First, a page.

In a globalized world we have to worry whether companies will not just move their operations to the countries that have the least amount of rules around data: a race to the bottom. This is traditionally called the “Delaware Effect” (named after what happened with corporate chartering requirements in the US, which are lowest in Delaware). In Trading Up, David Vogel shows that there can be another regulatory effect, a race to the top. Especially protective regulations can move into the direction of stricter regulatory standards. Vogel calls this the “California Effect”, after the way in which California’s stricter emission standards for cars have helped to up the federal minimum requirements. He thinks that this effect can also take place between national legislations as long as the right market and political forces are in play. It does seem to be case that Europe’s stricter regulatory framework around data could lead to a California effect. That is mainly because Europe is big enough as a market for creators of information services to make changes to their products in order to continue to have access to the European market. As a way of protecting citizens the GDPR already functions as an aspirational piece of law for other countries.
All the legislation around data and information focuses on either reducing the harm done (a very liberal point of view) or on protecting the fundamental human right to privacy (a slightly more republican way of looking at the world). Unfortunately neither approach directly addresses the tremendous power imbalance, leaving opportunities for arbitrary control and thus dominance.
Another way of protecting people against the prowess of the information giants is a technological one: stimulating and using Privacy Enhancing Technologies (PETs). Encryption is the most important PET. It makes (communications) data only available to the persons having the key. The Snowden disclosures led to a push to get more of our communications encrypted, making it harder for the secret services to try and intercept the traffic. But well designed encryption and data minimisation schemes can also help immunise ourselves against corporate domination. Compare for example what the chat app Signal knows about its users (just the phone number, the account creation date and the last connection date, nothing else) with what apps like Google Allo and WhatsApp know (occasionally the contents of the messages, the complete social graph of their users, IP addresses, location data, connection times and more). It is obvious that services like Signal provide much more protection as antipower than the services provided by the frightful five.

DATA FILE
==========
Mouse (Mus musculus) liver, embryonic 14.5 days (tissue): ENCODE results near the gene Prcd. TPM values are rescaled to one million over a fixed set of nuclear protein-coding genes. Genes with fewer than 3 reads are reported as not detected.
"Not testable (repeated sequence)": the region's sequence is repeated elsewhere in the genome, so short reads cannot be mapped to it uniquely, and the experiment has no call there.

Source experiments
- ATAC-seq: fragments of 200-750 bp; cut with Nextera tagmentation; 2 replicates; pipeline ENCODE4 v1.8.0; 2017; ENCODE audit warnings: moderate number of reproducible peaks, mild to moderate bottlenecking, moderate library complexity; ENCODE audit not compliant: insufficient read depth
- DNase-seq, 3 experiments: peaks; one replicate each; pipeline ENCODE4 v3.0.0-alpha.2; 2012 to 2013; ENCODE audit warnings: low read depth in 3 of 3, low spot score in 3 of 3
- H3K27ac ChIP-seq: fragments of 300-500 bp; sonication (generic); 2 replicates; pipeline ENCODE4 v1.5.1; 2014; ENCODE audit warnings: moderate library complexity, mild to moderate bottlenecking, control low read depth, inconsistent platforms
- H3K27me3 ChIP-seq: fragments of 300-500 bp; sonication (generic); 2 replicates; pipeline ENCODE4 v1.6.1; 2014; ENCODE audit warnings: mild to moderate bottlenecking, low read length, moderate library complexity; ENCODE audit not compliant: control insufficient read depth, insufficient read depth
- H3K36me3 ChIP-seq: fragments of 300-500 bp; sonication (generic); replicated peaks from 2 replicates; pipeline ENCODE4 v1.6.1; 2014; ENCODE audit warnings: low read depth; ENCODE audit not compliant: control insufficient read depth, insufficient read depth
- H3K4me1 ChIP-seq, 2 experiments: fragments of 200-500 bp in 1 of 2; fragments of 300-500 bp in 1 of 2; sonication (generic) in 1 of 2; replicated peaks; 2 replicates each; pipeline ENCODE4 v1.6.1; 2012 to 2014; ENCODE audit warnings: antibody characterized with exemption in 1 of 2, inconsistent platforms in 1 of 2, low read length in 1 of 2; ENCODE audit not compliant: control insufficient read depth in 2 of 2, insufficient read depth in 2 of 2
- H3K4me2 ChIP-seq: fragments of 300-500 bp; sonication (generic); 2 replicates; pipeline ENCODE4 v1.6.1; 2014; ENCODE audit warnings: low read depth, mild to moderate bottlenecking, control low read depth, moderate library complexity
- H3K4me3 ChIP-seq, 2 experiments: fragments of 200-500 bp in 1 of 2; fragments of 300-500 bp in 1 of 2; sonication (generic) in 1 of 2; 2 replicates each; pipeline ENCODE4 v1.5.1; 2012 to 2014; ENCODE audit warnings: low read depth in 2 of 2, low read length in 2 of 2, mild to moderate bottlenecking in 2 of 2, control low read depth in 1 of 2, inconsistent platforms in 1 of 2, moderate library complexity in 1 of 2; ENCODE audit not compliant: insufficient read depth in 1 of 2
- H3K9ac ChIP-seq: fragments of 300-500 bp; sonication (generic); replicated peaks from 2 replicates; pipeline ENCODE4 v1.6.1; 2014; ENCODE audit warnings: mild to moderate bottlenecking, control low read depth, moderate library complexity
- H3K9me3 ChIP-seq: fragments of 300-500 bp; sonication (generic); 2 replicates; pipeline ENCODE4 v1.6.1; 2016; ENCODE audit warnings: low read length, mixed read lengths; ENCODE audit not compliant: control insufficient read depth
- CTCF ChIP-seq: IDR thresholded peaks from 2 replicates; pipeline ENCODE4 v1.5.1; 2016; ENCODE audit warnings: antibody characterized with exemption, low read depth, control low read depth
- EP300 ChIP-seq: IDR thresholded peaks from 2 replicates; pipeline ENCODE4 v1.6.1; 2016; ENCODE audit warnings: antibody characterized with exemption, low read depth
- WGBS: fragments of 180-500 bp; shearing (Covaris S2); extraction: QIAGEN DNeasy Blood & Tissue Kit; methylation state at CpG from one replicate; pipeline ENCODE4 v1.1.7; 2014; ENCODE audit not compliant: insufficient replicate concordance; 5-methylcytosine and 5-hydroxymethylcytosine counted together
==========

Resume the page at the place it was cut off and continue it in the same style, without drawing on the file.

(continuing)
Regulation: dispersion of power through antitrust
When making sure that the resources of the powerful are regulated there is a focus on those who are in government. This is why we have a set of rule-of-law constraints like regular elections and limited tenure, democratic discussions and the separation of powers. Pettit warns that those who are in economically privileged positions can also dominate others. This requires a different form of regulation. One type of measures he mentions is those against monopoly power. Classic (neo)liberalist thinking doesn’t like government interference into private corporate affairs. From a republican point of view antitrust measures are less problematic. First of all because it doesn’t think that regulatory interference by the state is necessarily as bad as the private interference against which it guards, but mostly because it manages to secure a benefit that is more important than noninterference: non-domination.
Initially governments were very hesitant to apply antitrust measures to the information monopolies, but in the last couple of years there has been an increasing understanding that something needs to be done to try and disperse the power. Even The Economist, who has argued in the past that breaking up the tech giants was too drastic of an action, now has cause for concern: “Internet companies’ control of data gives them enormous power. Old ways of thinking about competition, devised in the era of oil, look outdated in what has come to be called the ‘data economy’ [..] A new approach is needed.” They have two ideas that could help with this new approach.